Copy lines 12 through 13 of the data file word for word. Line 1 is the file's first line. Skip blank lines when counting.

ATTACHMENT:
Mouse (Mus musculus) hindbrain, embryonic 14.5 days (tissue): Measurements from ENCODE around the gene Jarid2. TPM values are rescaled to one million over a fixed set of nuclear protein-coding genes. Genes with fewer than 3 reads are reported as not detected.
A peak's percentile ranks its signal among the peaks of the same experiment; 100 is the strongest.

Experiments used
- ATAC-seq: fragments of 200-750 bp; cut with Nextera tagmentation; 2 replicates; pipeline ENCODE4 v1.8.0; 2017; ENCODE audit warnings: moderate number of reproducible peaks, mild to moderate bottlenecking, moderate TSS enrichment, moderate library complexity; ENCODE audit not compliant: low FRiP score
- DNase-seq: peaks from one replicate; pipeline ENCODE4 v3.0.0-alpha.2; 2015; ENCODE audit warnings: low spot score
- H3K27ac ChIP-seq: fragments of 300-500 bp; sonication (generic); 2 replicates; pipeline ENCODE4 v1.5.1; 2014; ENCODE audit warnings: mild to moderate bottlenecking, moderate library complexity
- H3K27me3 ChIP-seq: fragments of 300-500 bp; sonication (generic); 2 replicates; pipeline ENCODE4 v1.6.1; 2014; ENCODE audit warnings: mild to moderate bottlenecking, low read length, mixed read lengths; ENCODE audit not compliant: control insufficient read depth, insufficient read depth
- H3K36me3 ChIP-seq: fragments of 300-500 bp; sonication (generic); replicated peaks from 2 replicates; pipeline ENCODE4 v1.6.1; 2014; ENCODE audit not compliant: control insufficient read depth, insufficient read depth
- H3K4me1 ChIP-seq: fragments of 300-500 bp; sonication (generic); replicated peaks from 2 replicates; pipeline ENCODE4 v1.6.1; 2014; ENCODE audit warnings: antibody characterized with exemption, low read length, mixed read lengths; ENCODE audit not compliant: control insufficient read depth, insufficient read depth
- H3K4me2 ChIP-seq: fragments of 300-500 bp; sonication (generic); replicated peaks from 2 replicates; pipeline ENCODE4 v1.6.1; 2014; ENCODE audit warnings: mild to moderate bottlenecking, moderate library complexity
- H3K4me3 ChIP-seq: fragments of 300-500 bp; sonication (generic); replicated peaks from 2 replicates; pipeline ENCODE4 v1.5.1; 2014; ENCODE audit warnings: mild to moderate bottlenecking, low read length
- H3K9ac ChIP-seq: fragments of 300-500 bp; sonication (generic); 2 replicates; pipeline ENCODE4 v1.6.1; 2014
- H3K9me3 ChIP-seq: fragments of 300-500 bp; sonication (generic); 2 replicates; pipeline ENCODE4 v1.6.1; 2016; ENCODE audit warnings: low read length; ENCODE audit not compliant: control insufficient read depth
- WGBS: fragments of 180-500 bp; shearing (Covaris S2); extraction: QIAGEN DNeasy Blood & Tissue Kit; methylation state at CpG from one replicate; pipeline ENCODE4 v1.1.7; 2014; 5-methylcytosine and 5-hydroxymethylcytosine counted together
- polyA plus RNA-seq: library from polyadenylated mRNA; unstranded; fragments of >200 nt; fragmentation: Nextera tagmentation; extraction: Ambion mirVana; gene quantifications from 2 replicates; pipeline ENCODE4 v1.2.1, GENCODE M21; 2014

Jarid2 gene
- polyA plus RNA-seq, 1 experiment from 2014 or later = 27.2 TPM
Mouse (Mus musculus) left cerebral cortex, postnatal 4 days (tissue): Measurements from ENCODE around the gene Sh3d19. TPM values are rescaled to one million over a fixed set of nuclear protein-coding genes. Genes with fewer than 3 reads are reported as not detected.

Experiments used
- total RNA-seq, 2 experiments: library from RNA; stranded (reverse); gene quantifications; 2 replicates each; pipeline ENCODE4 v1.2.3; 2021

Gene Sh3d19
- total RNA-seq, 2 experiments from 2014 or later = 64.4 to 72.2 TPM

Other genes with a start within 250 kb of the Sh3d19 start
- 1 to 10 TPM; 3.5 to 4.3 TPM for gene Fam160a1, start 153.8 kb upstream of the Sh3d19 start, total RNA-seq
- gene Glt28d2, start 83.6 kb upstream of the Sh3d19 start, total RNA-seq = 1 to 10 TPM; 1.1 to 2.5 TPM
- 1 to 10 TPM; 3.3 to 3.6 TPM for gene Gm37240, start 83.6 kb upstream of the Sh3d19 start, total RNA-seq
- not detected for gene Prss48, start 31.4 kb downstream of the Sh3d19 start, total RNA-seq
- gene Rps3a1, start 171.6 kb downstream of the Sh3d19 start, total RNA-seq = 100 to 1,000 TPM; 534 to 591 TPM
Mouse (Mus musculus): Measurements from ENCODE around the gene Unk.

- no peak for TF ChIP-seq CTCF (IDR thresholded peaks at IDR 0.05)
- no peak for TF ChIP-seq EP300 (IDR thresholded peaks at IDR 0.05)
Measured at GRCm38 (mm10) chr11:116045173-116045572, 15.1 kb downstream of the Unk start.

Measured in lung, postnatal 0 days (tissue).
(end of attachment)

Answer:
- H3K9ac ChIP-seq: fragments of 300-500 bp; sonication (generic); 2 replicates; pipeline ENCODE4 v1.6.1; 2014
- H3K9me3 ChIP-seq: fragments of 300-500 bp; sonication (generic); 2 replicates; pipeline ENCODE4 v1.6.1; 2016; ENCODE audit warnings: low read length; ENCODE audit not compliant: control insufficient read depth